Summarily put, these key messages are as outlined below:

  • It is important to appreciate the fact that this is a serious surgical process and should not be taken lightly. It is not as simple as deciding to switch from glasses to contact lenses.

  • Ensure you get properly informed on the implications of the procedure, including the possible recovery duration. Don't be caught by the sweet language of the advertisers who are simply doing the bidding of optical clinics. Research and read widely to get trustworthy information from reputable sources.

  • Consider different likely scenarios after the procedure, and have realistic expectations about the outcome. For example; you may not have a perfect vision afterwards, you may have to undergo the process twice in the event of negative outcome, you may even still need to wear glasses. This is to prepare yourself beforehand so that if the outcome falls short of your expectations, you will not entertain suicidal thoughts, go into depression, psychological disorder or hurt yourself in any way.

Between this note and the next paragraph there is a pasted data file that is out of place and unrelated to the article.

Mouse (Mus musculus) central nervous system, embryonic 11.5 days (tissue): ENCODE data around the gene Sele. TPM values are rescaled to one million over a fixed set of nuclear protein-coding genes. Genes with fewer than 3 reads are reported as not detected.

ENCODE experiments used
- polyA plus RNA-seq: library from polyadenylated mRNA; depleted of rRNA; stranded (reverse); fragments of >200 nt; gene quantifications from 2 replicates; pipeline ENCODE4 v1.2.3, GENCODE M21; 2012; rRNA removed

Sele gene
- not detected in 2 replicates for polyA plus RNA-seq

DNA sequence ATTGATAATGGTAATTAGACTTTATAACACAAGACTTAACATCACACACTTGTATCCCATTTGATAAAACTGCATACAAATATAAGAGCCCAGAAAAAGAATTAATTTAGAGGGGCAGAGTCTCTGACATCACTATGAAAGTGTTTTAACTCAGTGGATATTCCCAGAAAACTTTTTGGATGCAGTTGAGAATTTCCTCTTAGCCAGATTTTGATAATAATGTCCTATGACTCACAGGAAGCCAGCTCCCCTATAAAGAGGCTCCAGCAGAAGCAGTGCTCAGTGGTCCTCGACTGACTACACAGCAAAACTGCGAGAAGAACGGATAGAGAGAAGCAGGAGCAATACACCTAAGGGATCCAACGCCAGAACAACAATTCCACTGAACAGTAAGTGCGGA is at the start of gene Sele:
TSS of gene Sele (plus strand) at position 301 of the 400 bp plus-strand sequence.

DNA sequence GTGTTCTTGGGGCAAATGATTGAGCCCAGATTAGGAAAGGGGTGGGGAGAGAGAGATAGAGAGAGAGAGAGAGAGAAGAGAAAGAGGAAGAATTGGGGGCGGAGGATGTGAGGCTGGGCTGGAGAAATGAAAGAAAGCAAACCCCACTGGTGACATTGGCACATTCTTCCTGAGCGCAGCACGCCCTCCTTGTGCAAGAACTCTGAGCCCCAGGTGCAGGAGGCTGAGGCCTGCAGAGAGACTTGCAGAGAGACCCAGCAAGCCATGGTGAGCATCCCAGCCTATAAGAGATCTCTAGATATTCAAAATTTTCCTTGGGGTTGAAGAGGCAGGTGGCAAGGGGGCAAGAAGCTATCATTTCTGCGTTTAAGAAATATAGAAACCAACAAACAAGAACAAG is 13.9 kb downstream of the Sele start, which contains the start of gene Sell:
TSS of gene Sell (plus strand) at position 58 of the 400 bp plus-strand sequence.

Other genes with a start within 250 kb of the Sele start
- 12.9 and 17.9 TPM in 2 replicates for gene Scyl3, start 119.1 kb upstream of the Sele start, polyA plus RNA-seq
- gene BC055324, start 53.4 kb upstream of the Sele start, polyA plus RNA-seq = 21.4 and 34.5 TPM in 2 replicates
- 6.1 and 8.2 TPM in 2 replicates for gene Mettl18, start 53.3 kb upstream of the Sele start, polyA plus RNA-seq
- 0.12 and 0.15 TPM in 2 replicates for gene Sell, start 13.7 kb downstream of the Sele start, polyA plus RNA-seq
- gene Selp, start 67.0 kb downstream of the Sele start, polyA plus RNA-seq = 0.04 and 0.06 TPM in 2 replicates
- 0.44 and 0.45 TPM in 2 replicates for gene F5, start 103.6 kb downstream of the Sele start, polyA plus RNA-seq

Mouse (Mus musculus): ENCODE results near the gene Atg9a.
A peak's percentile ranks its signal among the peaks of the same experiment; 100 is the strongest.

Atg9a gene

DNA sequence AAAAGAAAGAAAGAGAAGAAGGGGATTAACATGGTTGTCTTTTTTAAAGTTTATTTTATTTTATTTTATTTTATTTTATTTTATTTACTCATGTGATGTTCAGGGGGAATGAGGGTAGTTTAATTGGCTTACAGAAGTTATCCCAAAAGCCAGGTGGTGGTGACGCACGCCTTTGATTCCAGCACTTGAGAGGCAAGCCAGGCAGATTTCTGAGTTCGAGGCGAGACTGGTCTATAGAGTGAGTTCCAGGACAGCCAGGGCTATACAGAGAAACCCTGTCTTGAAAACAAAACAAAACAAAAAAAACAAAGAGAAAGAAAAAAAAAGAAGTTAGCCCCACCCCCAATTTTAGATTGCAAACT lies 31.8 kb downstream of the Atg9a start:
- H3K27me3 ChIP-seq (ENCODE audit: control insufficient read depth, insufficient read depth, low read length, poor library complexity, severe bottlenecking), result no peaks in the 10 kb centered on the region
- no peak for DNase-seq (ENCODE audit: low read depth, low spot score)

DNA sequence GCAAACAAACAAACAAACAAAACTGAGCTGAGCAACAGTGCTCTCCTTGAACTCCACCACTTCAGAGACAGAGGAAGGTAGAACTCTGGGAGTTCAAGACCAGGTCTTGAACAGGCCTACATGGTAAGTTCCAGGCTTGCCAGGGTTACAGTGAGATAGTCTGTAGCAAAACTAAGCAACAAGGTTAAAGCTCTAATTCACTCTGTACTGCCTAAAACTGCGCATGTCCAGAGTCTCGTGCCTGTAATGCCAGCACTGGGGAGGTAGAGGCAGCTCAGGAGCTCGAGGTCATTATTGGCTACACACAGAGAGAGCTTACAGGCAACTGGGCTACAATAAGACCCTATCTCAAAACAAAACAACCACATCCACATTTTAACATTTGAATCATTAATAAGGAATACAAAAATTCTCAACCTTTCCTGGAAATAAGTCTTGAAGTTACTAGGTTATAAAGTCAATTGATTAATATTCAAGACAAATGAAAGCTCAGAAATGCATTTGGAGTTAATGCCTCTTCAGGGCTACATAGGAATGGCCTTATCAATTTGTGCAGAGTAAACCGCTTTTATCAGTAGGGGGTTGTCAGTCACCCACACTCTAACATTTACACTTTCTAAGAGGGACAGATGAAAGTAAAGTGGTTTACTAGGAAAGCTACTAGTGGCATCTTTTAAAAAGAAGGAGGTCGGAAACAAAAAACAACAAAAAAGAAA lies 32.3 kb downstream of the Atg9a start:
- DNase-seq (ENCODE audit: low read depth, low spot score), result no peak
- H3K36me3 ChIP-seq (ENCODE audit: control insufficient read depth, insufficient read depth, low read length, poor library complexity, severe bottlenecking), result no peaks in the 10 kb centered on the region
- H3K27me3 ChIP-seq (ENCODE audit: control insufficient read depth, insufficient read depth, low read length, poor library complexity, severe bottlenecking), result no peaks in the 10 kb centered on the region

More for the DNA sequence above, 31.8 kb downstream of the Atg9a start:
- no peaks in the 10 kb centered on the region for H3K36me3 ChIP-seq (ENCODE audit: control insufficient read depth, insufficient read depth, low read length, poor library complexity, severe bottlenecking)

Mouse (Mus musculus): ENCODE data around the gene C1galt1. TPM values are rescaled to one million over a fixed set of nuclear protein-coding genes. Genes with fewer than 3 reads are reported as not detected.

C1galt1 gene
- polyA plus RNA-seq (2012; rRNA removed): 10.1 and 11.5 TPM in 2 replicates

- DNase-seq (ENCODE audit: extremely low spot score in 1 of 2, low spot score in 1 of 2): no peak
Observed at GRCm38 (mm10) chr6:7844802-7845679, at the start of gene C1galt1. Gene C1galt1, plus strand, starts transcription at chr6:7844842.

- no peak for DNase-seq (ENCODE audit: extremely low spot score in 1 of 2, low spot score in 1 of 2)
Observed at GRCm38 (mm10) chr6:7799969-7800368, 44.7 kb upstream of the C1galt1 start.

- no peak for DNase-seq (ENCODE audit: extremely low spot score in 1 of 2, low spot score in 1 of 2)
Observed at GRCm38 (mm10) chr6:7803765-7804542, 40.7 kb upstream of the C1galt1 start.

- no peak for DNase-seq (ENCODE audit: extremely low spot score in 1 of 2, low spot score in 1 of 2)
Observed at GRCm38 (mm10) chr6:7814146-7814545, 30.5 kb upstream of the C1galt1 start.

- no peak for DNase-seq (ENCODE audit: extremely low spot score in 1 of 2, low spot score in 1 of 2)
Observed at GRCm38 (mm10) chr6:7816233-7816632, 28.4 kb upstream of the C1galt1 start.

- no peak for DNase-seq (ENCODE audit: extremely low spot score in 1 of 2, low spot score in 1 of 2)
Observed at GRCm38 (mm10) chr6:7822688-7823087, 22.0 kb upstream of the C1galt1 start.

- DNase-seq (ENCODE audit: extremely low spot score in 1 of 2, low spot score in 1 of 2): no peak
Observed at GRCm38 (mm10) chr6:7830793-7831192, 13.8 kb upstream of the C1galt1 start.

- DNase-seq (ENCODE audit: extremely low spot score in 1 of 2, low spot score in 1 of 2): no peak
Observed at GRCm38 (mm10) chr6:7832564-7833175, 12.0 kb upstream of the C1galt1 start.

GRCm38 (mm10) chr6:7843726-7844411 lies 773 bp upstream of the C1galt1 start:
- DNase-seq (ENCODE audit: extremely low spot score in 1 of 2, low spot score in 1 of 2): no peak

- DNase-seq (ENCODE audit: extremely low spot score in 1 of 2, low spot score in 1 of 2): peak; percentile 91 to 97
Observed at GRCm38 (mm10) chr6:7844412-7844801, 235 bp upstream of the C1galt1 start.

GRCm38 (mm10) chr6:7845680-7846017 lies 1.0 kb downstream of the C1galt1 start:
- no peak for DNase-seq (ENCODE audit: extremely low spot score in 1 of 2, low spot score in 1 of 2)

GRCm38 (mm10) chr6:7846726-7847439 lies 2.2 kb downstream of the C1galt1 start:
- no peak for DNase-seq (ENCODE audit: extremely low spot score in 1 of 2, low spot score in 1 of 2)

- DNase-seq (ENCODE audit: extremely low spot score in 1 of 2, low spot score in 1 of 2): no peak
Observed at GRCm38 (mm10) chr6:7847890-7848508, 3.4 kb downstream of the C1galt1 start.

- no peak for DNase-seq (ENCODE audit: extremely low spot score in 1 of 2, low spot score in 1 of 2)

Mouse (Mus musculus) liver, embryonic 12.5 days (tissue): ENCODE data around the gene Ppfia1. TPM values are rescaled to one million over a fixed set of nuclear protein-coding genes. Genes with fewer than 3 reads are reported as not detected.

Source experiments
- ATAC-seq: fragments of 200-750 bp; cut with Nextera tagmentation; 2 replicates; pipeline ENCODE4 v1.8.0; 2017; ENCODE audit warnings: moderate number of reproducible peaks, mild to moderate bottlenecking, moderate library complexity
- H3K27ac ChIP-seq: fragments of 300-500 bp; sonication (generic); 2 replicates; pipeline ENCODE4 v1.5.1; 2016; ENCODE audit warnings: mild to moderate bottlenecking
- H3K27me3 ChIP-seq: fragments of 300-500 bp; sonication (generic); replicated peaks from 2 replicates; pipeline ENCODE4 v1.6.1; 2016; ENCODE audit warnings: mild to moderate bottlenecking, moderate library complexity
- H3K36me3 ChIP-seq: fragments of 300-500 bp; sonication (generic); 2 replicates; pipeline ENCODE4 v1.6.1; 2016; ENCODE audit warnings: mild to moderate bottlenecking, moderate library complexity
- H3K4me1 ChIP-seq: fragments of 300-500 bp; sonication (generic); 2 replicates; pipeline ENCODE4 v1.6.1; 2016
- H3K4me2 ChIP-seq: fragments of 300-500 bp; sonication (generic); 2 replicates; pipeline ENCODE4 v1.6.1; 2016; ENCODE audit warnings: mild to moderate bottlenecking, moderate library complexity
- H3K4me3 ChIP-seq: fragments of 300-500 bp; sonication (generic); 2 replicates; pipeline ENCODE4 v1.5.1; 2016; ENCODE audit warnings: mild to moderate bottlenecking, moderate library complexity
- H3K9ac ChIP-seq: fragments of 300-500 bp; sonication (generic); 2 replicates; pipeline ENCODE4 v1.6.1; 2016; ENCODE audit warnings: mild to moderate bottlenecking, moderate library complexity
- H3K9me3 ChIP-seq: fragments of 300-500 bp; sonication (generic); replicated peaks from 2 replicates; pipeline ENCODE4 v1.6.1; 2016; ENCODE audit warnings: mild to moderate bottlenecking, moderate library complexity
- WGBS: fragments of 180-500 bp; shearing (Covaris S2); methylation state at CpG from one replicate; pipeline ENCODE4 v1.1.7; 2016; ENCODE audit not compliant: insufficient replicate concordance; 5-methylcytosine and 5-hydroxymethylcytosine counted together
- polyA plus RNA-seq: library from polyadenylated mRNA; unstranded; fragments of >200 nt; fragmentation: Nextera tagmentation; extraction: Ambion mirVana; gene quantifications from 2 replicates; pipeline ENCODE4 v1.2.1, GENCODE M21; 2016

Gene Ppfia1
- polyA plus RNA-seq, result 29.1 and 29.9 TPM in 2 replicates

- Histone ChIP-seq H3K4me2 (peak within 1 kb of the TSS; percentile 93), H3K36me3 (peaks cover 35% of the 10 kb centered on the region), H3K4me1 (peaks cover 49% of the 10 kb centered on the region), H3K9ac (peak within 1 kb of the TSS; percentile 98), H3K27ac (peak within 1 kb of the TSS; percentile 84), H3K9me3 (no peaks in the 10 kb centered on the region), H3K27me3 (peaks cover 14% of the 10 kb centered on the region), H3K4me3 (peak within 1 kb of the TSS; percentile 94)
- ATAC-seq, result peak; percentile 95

• If you, however, decide to go ahead with the surgery, do a thorough investigation on the surgeon. Find out about his credentials and reputation. Please don't go for the cheapest, as your eyesight is not something you would like to sacrifice on the altar of cheapness. Get recommendations from a good number of surgeons.

Goodluck to you.

References for further reading

Yours truly,

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Your article gives great food for thought. I am a licensed optician and I have to tell you that I’ve seen folks who are extremely pleased and some that ended up worse off than prior to the procedure. Whether you choose to have this done, continue to wear contacts, or do anything without eye protection, consider this- you get one set of eyes in your lifetime. Be sure you are ALWAYS treating them right. You can’t get back what you lose-usually, so please take care in any decisions you make and how you choose to take care of your eyes. Sight is a precious gift.